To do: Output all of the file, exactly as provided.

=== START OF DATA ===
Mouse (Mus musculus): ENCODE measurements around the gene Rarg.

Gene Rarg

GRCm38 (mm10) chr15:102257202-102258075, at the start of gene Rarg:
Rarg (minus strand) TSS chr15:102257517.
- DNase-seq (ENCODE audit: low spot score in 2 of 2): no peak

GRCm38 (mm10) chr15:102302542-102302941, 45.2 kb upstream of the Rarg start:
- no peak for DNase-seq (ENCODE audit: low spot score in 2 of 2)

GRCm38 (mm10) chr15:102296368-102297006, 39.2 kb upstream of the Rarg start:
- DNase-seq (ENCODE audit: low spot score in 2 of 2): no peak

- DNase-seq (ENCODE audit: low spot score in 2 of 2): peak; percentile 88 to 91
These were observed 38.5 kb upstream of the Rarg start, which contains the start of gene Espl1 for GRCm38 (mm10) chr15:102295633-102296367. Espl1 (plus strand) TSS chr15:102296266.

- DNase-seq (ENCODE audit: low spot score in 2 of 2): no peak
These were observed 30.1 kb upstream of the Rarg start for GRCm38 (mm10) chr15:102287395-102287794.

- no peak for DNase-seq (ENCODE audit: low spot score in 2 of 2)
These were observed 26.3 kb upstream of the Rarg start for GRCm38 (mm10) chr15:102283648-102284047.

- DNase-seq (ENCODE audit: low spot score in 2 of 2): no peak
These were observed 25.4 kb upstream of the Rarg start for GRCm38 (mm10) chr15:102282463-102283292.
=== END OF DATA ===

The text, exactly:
Mouse (Mus musculus): ENCODE measurements around the gene Rarg.

Gene Rarg

GRCm38 (mm10) chr15:102257202-102258075, at the start of gene Rarg:
Rarg (minus strand) TSS chr15:102257517.
- DNase-seq (ENCODE audit: low spot score in 2 of 2): no peak

GRCm38 (mm10) chr15:102302542-102302941, 45.2 kb upstream of the Rarg start:
- no peak for DNase-seq (ENCODE audit: low spot score in 2 of 2)

GRCm38 (mm10) chr15:102296368-102297006, 39.2 kb upstream of the Rarg start:
- DNase-seq (ENCODE audit: low spot score in 2 of 2): no peak

- DNase-seq (ENCODE audit: low spot score in 2 of 2): peak; percentile 88 to 91
These were observed 38.5 kb upstream of the Rarg start, which contains the start of gene Espl1 for GRCm38 (mm10) chr15:102295633-102296367. Espl1 (plus strand) TSS chr15:102296266.

- DNase-seq (ENCODE audit: low spot score in 2 of 2): no peak
These were observed 30.1 kb upstream of the Rarg start for GRCm38 (mm10) chr15:102287395-102287794.

- no peak for DNase-seq (ENCODE audit: low spot score in 2 of 2)
These were observed 26.3 kb upstream of the Rarg start for GRCm38 (mm10) chr15:102283648-102284047.

- DNase-seq (ENCODE audit: low spot score in 2 of 2): no peak
These were observed 25.4 kb upstream of the Rarg start for GRCm38 (mm10) chr15:102282463-102283292.